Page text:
BACKGROUND IMAGE: iSTOCK/GETTY IMAGES
A RESTful interface expects that the user that calls the RESTful service will maintain process state, where stateful behavior is needed for multistage transactions. This can place a burden on the application or user side, especially if browser-based access is needed.
Cloud architects should explore REST-friendly rather than REST architecture models for state control. Transitioning and sustaining RESTful model costs should be looked into in addition to the impact of state control on workflow and cloud effectiveness.
The concept of state is important to most online applications because the information needed to complete an activity may require several iterations. State information has to be maintained in successive posts to be applied accurately. An update usually consists of the following:
- Requesting data as the first state
- Displaying and updating data by the user or client as the second state
- Executing the update through the application and DBMS as the third state
- Displaying final results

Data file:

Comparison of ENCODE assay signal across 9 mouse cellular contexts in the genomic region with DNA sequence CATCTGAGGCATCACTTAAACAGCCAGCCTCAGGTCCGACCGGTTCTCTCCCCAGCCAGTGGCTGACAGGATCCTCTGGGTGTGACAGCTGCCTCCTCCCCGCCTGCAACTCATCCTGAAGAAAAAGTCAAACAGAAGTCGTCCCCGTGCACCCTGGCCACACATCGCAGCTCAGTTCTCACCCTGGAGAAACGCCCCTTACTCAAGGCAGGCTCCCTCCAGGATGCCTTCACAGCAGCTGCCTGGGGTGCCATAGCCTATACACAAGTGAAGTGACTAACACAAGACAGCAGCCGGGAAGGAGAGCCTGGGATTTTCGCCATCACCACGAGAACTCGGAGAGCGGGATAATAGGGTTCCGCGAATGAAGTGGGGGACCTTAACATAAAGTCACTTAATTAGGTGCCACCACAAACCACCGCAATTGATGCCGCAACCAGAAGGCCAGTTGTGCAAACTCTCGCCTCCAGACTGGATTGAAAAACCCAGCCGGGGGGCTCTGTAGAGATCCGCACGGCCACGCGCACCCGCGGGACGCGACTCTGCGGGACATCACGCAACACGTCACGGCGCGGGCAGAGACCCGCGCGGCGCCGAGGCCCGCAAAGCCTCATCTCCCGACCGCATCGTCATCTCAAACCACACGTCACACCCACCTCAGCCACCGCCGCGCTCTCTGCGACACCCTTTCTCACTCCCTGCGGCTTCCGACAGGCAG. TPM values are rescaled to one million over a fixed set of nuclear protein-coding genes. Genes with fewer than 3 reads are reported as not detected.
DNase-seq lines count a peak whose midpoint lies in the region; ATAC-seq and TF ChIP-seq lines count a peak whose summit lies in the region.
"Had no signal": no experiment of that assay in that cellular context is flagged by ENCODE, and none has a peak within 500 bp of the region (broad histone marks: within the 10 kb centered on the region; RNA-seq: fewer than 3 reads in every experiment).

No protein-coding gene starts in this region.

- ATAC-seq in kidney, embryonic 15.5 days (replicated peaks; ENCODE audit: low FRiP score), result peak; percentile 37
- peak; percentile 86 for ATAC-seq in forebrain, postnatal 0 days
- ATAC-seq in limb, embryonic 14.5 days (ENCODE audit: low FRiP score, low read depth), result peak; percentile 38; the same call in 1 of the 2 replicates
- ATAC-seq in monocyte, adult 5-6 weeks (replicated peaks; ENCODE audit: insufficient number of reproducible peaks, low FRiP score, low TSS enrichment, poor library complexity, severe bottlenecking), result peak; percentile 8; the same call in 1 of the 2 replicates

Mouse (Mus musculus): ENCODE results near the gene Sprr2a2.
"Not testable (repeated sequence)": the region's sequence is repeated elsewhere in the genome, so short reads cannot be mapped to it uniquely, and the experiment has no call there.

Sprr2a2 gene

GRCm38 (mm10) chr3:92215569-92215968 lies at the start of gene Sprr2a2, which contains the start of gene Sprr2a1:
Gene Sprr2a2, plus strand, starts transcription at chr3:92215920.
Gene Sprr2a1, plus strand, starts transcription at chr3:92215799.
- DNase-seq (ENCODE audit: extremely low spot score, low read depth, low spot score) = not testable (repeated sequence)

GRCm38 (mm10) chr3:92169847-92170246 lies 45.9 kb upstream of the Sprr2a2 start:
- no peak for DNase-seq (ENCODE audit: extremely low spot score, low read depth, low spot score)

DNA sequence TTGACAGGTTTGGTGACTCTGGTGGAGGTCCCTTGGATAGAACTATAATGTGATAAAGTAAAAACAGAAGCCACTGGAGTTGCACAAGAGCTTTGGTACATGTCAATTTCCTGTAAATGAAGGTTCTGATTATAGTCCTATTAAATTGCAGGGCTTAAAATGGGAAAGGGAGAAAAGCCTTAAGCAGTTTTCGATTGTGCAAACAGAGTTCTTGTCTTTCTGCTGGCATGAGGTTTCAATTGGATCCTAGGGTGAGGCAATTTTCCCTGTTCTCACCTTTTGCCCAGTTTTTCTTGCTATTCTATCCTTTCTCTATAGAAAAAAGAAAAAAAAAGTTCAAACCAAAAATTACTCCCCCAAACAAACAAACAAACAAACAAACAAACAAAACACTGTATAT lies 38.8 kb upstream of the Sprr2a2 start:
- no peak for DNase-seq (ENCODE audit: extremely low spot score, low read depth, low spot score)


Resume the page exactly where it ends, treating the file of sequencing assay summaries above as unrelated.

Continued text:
A good point to start a state control discussion is the difference between REST-friendly and REST architecture. RESTful state control, strictly applied, means the caller or client maintains state. REST-friendly means the underlying resource can manage state on behalf of the client. The two are different not only in technology, but also in how they present recovery or auditability options.
When a client maintains state, it may be difficult to determine the state of a multi-phase transaction by inspecting the resource side of the relationship. Particularly for mobile clients, connection loss can complicate insuring transaction and database integrity. Users report that recovery and auditing of transaction completeness are the biggest reasons to avoid client-maintained-state models.
Alternative models for controlling state
Three models dominate the field for controlling state: back-end state control, use of a Web front-end to a stateful flow, and logic-embedded state management. All three can preserve a RESTful interface and reliable control state.